October 7, 2015


The Iranian Project: Why Assad Has Turned to Moscow for Help (Christoph Reut, 10/06/15, Der Spiegel)

Using a variety of pathways, both civilian and military, Tehran is currently in the process of establishing itself in Syria. Military means are being employed to strengthen the holdings of the Shiite militia Hezbollah in areas near the border with Lebanon. To serve this goal, the Syrian National Defense Forces were established, troops that exist alongside the regular Syrian army and which includes tens of thousands of fighters who were trained in Iran. Still, the National Defense Forces have begun to disintegrate into local mafia militias and have actually accelerated the loss of state control over those regions.

It is, however, primarily in the civilian sector where significant changes are afoot. Just as in Damascus, Latakia and Jabla, increasing numbers of hosseiniehs -- Shiite religious teaching centers -- are opening. The centers are aimed at converting Sunnis, and even the Alawites, the denomination to which the Assads belong, to "correct" Shiite Islam by way of sermons and stipends. In addition, the government decreed one year ago that state-run religion schools were to teach Shiite material.

All of this is taking place to the consternation of the Alawites, who have begun to voice their displeasure. "They are throwing us back a thousand years. We don't even wear headscarves and we aren't Shiites," Alawites complained on the Jableh News Facebook page. There were also grumblings when a Shiite mosque opened in Latakia and an imam there announced: "We don't need you. We need your children and grandchildren."

In addition, Iranian emissaries, either directly or via middlemen, have been buying land and buildings in Damascus, including almost the entire former Jewish quarter, and trying to settle Shiites from other countries there.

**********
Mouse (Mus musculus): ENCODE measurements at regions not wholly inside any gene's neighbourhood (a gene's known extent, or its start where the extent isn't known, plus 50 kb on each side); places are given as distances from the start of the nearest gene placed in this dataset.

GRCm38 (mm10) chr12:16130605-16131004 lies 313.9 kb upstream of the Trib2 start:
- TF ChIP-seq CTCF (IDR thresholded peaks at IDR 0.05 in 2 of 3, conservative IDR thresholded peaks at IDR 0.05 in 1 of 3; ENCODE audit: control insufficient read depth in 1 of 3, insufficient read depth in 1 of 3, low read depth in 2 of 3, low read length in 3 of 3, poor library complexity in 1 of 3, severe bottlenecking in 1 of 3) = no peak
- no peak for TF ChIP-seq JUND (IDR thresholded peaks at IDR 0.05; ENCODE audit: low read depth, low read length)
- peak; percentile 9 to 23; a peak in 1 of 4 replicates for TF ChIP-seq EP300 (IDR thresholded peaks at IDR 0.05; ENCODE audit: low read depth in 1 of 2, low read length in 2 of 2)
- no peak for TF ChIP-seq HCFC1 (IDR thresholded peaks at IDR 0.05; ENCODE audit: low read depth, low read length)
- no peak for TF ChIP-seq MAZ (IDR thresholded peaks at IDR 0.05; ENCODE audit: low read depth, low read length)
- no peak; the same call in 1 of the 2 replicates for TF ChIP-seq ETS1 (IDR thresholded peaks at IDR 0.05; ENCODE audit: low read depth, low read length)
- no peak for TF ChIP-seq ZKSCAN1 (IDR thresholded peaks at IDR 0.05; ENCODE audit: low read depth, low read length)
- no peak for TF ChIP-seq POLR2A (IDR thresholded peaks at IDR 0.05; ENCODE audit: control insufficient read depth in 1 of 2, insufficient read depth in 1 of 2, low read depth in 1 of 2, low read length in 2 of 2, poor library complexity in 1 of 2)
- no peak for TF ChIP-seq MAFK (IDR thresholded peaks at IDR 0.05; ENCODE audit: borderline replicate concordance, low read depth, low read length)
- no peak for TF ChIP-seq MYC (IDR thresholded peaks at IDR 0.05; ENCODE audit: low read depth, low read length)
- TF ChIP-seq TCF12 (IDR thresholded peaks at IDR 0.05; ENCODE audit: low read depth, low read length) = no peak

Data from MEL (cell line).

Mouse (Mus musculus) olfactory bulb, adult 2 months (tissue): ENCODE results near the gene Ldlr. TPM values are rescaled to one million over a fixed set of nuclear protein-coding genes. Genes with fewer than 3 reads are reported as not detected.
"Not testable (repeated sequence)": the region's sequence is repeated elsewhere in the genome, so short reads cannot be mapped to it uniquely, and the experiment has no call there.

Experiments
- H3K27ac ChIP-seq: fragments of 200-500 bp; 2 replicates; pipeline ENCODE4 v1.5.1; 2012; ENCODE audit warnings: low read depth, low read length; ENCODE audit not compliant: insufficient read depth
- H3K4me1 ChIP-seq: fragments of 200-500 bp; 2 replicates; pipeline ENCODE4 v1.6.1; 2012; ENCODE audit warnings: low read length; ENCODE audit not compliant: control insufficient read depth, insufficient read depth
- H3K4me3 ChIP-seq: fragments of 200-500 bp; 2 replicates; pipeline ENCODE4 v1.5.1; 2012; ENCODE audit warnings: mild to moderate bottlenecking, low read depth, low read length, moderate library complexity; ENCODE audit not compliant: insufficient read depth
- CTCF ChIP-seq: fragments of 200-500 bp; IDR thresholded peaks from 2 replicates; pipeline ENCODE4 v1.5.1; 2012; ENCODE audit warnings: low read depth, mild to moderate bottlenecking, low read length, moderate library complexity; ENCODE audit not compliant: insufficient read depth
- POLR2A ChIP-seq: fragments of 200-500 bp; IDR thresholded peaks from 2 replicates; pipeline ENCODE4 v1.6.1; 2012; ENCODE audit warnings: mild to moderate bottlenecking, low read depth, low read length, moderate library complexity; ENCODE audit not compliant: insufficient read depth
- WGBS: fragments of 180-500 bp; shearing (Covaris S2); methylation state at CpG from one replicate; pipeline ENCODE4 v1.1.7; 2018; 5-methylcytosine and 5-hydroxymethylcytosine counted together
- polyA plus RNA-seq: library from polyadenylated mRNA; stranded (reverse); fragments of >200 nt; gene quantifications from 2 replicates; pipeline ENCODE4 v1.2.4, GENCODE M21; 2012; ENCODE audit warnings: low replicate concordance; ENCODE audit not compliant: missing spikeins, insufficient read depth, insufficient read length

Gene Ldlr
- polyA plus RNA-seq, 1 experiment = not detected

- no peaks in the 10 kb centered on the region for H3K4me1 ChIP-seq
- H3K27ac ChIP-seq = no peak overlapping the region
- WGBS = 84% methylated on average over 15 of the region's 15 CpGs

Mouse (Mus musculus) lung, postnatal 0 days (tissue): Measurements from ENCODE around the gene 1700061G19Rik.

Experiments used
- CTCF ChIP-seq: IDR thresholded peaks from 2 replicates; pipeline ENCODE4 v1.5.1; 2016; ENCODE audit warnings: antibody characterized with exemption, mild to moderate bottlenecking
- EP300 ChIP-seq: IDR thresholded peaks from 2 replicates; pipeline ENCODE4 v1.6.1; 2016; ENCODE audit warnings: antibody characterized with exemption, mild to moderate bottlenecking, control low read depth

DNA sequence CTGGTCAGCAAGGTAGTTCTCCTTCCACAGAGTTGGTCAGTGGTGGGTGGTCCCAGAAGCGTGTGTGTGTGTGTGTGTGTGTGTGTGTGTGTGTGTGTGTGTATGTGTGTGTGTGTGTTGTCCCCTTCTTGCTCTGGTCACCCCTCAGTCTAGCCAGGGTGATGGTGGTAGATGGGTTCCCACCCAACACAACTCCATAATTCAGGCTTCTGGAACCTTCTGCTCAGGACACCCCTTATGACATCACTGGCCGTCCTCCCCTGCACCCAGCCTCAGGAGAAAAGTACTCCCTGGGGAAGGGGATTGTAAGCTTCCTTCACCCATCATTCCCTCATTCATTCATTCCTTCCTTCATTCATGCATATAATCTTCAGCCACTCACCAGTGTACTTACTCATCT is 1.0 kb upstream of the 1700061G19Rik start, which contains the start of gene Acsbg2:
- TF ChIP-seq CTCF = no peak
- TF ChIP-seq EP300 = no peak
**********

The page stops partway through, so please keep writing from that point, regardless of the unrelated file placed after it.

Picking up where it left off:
Talib Ibrahim, an Alawite communist from Masyaf who fled to the Netherlands many years ago, summarizes the mood as follows: "Assad wants the Iranians as fighters, but increasingly they are interfering ideologically with domestic affairs. The Russians don't do that."

That's why Assad has now decided to place his fate in the hands of the religiously unproblematic Russia, which last week transferred aircraft and troops to its military base in the northern Syrian town of Latakia and began flying airstrikes. The fight against the Islamic State terror militia served as a pretext for the operation, but the initial air strikes have not targeted the Islamists at all. Rather, they have been flown against areas controlled by Syrian rebels.

It is, however, questionable whether Iranian influence in the country can be reversed. Negotiations in the Syrian city of Zabadani serve to demonstrate just how far the "Iranian project" has advanced. The city northwest of Damascus, which has been surrounded for three years now, is strategically important for the Shiite militia Hezbollah. Held by rebels, Zabadani represents the last significant hurdle standing in the way of Hezbollah's plan to bring the entire Syrian border region surrounding Lebanon under its control. At the beginning of July, Hezbollah began a large-scale offensive against Zabadani. In response, rebels in Idlib laid siege to, and began firing on, the villages Fua and Kafraya, where more than 10,000 members of the Shiite minority live. Tehran then stepped in and began negotiating directly with the Syrian rebels, including the Nusra Front. The leadership in Damascus was not involved in the talks.

A deal was reached that went much further than anything that Assad has ever agreed to with the rebels. But it is explosive. It demonstrates that the Iranians no longer believe in an Assad victory, and it shows that the country's partitioning has begun, including confessional cleansing.

One of the easy measures of someone's understanding of the Middle East has always been whether they think Hezbollah and Iran are in Syria to save the regime.
Posted by at October 7, 2015 3:28 PM

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